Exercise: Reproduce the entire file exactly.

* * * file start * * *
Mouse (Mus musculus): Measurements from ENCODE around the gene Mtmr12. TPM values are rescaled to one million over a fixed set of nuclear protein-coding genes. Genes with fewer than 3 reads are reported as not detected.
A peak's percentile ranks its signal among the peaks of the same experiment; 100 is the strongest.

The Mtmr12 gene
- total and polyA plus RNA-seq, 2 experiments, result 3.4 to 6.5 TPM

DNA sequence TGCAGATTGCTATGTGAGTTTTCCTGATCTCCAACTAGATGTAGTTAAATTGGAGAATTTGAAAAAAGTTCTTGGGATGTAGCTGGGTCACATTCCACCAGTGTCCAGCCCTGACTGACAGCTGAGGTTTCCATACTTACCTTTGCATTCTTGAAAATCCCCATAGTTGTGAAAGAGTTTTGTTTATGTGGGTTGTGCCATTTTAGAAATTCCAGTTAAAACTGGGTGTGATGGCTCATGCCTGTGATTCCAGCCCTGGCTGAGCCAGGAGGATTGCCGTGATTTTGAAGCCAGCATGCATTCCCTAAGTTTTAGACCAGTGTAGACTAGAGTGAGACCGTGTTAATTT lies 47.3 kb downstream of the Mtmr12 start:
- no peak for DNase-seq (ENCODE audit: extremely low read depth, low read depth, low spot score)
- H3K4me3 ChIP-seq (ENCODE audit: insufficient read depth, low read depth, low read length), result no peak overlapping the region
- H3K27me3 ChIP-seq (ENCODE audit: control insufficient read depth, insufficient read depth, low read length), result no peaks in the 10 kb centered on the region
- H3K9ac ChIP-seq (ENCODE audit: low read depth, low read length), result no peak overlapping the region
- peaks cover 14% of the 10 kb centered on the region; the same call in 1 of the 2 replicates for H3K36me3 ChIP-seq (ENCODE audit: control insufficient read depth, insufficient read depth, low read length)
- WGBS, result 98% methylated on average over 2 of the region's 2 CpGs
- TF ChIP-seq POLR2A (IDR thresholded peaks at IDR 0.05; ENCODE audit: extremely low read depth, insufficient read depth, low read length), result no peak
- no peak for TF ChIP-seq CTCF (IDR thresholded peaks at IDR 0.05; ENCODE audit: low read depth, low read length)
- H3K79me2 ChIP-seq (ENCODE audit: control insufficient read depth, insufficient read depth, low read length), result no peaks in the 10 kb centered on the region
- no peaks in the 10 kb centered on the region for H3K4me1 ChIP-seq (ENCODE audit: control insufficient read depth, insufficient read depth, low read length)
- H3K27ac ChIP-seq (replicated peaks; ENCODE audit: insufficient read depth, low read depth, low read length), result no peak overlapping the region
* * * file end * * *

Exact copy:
Mouse (Mus musculus): Measurements from ENCODE around the gene Mtmr12. TPM values are rescaled to one million over a fixed set of nuclear protein-coding genes. Genes with fewer than 3 reads are reported as not detected.
A peak's percentile ranks its signal among the peaks of the same experiment; 100 is the strongest.

The Mtmr12 gene
- total and polyA plus RNA-seq, 2 experiments, result 3.4 to 6.5 TPM

DNA sequence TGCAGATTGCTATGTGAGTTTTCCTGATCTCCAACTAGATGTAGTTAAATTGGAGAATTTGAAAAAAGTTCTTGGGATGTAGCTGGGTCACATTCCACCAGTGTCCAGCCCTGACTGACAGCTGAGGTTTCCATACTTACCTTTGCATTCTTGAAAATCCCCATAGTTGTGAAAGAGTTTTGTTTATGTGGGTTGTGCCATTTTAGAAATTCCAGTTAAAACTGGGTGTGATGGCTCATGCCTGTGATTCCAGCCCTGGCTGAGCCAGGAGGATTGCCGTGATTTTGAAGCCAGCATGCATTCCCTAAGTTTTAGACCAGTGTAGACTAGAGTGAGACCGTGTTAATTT lies 47.3 kb downstream of the Mtmr12 start:
- no peak for DNase-seq (ENCODE audit: extremely low read depth, low read depth, low spot score)
- H3K4me3 ChIP-seq (ENCODE audit: insufficient read depth, low read depth, low read length), result no peak overlapping the region
- H3K27me3 ChIP-seq (ENCODE audit: control insufficient read depth, insufficient read depth, low read length), result no peaks in the 10 kb centered on the region
- H3K9ac ChIP-seq (ENCODE audit: low read depth, low read length), result no peak overlapping the region
- peaks cover 14% of the 10 kb centered on the region; the same call in 1 of the 2 replicates for H3K36me3 ChIP-seq (ENCODE audit: control insufficient read depth, insufficient read depth, low read length)
- WGBS, result 98% methylated on average over 2 of the region's 2 CpGs
- TF ChIP-seq POLR2A (IDR thresholded peaks at IDR 0.05; ENCODE audit: extremely low read depth, insufficient read depth, low read length), result no peak
- no peak for TF ChIP-seq CTCF (IDR thresholded peaks at IDR 0.05; ENCODE audit: low read depth, low read length)
- H3K79me2 ChIP-seq (ENCODE audit: control insufficient read depth, insufficient read depth, low read length), result no peaks in the 10 kb centered on the region
- no peaks in the 10 kb centered on the region for H3K4me1 ChIP-seq (ENCODE audit: control insufficient read depth, insufficient read depth, low read length)
- H3K27ac ChIP-seq (replicated peaks; ENCODE audit: insufficient read depth, low read depth, low read length), result no peak overlapping the region